Heights High to undergo $95 million makeover

Heights High School, which serves more than 1,600 students from Cleveland Heights, University Heights and a sliver of South Euclid, is on the verge of a massive $95 million renovation. A 2009 review by the Ohio Schools Facility Commission precipitated the move.
"They came in and did a complete inventory of our facilities and it came back that, yes, they're very old and outdated," says Angee Shaker, director of communications and community engagement for the Cleveland Heights-University Heights City School District. "It's long overdue that we tackle this and update our facilities."
Voters passed a $134 million bond issue in November 2013, which is funding the work at the high school and future renovations on two of the district's three middle schools. Wiley Middle School will be taken offline, but will serve high school students until the renovations at the intersection of Cedar and Lee are complete. The Wiley campus will then be used for middle school students as their facilities are renovated.
"It's gong to be very nice," says Shaker of the interim facilities at Wiley. "It's not going to be: let's throw you in here for a couple of years. The modular classrooms are actually way nicer than the classrooms at the high school."
Most of the existing high school will be demolished. The original historic 1926 portion will remain intact, but will be renovated. The first floor of the new 362,500-square-foot structure will house public spaces including the library, cafeteria, and auditorium along with administrative offices and the instrumental music department. Large, modern classrooms will occupy the second and third floors, while the lower level will house large two gymnasiums and a new pool, to which the community at large will have access.
The school district decided on the new school's amenities and design based on input from more than 20 groups populated with community members, staff and students. Groups focused on aspects such as sustainability, history, arts and education.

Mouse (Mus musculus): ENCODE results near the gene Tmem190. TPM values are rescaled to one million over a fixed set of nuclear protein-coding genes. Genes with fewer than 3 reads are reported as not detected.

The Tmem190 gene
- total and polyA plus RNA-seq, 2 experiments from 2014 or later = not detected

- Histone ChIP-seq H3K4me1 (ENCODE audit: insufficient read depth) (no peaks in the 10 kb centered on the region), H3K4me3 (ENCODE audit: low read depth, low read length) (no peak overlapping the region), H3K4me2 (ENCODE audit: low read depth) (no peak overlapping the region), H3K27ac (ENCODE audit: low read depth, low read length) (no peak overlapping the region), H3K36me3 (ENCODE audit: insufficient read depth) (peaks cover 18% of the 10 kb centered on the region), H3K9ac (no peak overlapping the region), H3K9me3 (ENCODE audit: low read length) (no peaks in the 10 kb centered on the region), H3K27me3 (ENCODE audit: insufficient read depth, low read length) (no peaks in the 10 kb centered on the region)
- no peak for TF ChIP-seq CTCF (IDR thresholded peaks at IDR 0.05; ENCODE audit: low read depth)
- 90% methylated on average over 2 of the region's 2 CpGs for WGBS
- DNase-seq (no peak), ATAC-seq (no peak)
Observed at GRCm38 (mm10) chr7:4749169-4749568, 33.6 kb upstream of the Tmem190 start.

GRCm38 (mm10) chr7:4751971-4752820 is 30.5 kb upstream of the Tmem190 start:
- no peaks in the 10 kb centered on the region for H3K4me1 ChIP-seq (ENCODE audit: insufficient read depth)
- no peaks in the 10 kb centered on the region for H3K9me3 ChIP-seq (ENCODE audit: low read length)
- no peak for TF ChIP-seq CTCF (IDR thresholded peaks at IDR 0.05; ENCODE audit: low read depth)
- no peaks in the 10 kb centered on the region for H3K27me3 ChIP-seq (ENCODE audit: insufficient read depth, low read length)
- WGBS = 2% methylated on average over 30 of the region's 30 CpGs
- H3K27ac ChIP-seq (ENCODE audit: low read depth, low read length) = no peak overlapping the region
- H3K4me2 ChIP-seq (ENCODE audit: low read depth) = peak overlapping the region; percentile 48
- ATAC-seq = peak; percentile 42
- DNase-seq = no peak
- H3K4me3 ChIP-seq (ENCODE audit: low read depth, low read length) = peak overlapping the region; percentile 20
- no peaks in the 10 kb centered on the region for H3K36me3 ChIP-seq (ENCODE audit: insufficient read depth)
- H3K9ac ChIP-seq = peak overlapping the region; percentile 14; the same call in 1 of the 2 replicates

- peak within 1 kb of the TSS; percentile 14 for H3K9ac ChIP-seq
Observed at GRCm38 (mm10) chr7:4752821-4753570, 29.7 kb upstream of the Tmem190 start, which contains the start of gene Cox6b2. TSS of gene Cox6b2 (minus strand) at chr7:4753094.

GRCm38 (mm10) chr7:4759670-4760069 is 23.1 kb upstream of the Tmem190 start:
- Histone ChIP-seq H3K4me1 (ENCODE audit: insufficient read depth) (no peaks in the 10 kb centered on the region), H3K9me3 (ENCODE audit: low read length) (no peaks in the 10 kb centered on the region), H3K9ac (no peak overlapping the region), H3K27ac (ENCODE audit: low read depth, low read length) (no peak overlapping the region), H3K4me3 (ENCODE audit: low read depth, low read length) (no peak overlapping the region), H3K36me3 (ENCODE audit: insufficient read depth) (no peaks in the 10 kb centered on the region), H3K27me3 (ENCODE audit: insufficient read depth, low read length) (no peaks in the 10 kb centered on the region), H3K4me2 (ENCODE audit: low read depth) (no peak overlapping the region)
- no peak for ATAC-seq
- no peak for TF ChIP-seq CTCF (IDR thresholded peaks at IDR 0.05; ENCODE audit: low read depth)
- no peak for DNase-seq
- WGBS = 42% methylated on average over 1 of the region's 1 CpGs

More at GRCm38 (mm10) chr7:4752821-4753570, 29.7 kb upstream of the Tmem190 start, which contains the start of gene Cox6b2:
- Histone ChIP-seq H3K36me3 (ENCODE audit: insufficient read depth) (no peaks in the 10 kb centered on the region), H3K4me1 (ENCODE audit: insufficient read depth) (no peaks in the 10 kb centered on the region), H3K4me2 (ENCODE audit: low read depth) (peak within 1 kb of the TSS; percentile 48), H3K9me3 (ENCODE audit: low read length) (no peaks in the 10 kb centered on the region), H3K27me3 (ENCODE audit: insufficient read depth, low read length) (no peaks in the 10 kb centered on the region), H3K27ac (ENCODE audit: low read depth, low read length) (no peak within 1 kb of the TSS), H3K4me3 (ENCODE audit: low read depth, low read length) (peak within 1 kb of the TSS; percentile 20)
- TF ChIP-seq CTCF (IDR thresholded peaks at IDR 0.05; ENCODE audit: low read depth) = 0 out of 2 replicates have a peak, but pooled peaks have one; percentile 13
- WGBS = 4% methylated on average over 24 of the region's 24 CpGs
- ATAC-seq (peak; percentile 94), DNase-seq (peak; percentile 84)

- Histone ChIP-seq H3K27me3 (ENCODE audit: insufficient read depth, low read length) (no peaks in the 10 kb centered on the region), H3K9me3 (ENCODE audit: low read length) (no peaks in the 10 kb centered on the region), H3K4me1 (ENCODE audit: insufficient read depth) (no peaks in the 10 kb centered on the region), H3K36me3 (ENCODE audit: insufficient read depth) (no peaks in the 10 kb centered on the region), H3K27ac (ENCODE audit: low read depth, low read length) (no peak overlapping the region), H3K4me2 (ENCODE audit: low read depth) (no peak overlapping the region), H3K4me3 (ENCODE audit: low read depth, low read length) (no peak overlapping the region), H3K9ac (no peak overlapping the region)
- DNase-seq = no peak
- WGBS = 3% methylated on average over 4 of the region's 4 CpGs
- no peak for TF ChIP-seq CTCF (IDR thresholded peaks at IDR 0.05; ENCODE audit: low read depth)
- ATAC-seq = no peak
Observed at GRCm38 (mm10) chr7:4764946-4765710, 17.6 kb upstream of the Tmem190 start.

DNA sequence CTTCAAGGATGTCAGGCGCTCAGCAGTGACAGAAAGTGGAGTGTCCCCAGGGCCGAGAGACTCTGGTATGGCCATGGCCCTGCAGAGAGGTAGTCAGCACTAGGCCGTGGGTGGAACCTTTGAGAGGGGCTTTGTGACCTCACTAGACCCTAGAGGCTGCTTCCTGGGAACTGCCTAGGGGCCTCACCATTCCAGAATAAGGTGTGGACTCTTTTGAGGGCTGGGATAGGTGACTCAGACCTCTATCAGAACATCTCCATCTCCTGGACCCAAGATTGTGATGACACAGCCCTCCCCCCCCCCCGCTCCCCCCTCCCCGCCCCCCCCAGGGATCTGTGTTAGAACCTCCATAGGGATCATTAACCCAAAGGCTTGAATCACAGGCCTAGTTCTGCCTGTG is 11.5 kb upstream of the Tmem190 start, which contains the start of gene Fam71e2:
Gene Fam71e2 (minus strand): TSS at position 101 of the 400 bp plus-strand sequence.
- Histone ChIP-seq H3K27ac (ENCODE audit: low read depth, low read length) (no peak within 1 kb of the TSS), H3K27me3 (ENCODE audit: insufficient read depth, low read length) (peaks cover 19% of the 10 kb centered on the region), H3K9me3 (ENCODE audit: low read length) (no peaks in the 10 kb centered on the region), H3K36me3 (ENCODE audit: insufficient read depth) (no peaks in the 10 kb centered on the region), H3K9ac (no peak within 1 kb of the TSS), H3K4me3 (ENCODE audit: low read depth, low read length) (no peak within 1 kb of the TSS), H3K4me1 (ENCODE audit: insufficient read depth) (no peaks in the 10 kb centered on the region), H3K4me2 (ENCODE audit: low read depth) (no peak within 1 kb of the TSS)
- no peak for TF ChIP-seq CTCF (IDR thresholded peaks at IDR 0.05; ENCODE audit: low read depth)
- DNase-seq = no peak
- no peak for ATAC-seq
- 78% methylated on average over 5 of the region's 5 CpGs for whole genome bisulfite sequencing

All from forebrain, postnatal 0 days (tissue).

"We engaged as many as possible to get input," says Shaker. "We can't have it all," she adds of their myriad proposals, "but we wanted to get the best ideas."
While the new athletic field and surrounding quarter-mile mile running track, to which the public has access, are complete, construction will start in earnest in June after students leave for summer break. Ozanne-Hammond-Gilbane-Regency is the general contractor for the project and the lead architect is Gary Balog of bshm architects. The new building is slated to open to students in fall of 2017.
Until then, there is ongoing community oversight on the project by way of the Facilities Accountability Committee, which meets monthly for project updates. Obviously, the Cleveland University Heights Board of Education keeps abreast of the project as well. Just last week, the architectural team presented renderings to the BOE depicting what the corner of Cedar and Lee will look like in a little more than two years.
"It just took everyone's breath away," says Shaker. "It's going to be so beautiful."
There will be a Heights High Farewell and Groundbreaking Ceremony on May 12 at 6 p.m. at the high school, 13263 Cedar Road. This free public event will feature music, refreshments, and presentations. More details are available here.

Read more articles by Erin O'Brien.

Erin O'Brien's eclectic features and essays have appeared in the New York Times, the Los Angeles Times, the Cleveland Plain Dealer and others. The sixth generation northeast Ohioan is also author of The Irish Hungarian Guide to the Domestic Arts. Visit erinobrien.us for complete profile information.
Signup for Email Alerts